I have a scar on my knuckle.
I got it when I was nine, in the Design Center of my middle school, during needlework.
I leaned into the supplies cupboard and cut my hand on a screw.
It was quite a deep cut, but no matter. I bandaged it and went straight back to work.
Because I loved needlework. I was prolific at this age. It was a passion.
I made aprons and dresses and jackets and bags. A friend’s mother mentored me with a good sewing machine.
I loved poring through pattern books and imagining what each piece would look like.
I adored the thrill of choosing the fabric.
I would get all anxious as I pinned the paper pattern to my material and got really scared when I made the first cut.
Would I mess up? Scrap the fabric? I never did. Too careful.
I loved the technical aspects of sewing – threading, the logical process, the problem solving, the nap, the hemming, the different stitches, the math.
I loved how I could undo my work and redo it.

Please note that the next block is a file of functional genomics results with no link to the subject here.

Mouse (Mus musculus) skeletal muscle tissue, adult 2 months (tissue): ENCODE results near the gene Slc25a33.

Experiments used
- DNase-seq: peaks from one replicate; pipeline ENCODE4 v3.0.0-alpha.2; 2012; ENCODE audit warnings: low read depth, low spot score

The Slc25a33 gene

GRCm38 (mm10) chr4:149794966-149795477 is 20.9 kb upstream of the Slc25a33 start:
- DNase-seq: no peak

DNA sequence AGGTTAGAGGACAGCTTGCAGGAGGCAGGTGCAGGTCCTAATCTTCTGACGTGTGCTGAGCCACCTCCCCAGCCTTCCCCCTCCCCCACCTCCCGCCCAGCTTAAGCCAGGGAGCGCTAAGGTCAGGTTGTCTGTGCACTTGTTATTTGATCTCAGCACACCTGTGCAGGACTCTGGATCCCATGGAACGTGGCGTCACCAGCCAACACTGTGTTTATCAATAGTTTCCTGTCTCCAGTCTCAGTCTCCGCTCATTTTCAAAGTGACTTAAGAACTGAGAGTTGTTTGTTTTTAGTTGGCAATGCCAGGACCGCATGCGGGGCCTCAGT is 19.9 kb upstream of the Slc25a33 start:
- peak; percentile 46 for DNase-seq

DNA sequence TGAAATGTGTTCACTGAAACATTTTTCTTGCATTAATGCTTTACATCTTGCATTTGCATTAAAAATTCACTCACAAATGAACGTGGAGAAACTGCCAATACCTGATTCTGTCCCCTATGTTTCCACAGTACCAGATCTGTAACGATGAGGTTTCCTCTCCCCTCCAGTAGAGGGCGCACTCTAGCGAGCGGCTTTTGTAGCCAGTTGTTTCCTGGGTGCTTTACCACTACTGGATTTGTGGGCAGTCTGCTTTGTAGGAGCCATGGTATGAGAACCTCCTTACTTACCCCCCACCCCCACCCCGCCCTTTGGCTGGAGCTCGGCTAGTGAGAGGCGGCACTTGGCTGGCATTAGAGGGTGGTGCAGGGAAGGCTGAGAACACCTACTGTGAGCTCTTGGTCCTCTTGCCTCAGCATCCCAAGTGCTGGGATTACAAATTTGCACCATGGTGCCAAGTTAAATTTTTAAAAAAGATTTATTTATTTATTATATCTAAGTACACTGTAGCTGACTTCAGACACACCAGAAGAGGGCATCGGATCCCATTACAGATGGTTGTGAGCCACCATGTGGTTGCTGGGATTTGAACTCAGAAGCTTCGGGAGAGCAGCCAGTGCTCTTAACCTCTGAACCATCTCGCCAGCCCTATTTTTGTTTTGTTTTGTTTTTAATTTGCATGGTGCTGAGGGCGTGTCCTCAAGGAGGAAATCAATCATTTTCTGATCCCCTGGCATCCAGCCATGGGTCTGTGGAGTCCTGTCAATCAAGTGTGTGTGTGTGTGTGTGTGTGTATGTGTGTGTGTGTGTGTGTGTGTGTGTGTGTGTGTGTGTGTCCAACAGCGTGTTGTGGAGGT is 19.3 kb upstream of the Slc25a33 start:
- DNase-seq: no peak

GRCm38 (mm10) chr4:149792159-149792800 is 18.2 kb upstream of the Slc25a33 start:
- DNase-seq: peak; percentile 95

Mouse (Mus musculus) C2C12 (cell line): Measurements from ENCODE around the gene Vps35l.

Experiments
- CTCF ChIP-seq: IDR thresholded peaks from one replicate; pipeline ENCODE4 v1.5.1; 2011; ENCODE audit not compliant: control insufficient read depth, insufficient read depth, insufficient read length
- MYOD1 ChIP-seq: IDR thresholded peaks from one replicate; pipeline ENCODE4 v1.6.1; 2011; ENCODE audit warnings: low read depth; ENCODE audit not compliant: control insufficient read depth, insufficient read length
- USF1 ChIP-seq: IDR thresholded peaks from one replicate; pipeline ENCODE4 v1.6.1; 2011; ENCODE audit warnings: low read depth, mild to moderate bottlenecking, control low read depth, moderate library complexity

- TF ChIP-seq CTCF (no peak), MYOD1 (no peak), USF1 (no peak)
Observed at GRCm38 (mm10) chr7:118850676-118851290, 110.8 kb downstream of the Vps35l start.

I loved the accuracy of it, the measuring, the working it all out.
I reveled in the astonishment of others that I made my own clothes.
I would spend hours and hours each day during the summer on my projects, regretful when it was time to sleep and looking forward to when I could jump back on my machine to make more progress.
I grew aware that I spent more time at my friend’s house than my own and was worried that I would outstay my welcome.
But my enthusiasm outweighed my concern.
And my hosts didn’t seem to mind.
Time passed without notice. Meals and bedtimes too.
Every new project was a new start, a new beginning. Full of promise and expectation.
And good work required concentration and focus. Everything else blocked out.
And now, I don’t sew.
I don’t even have a machine.
The only project I have done was make some curtains for nesting. With a borrowed machine I was too pregnant to lift.
Patching is what I do now.
But I like even that.
It is different now I am older. I look forward to the rhythmic, the repetitive, the opportunity to think while doing something not taxing and useful.
A welcome break from frenetic activities.
When I was younger, with fewer commitments, I enjoyed a good book. Now, my brain requires rest that even a book feels too taxing.
And so I get out my patching pile that is significantly larger since the boys got bigger and the addition of cats to our household.
And I meditate. While sewing. Ahhh, bliss.
Do you love to sew? What did you love to do as a child that you now don’t do? What do you do to just be still? Let me know in the comments!
If you liked this article, please do me a favor and share on Facebook or Twitter. There are buttons at the top and bottom of this article.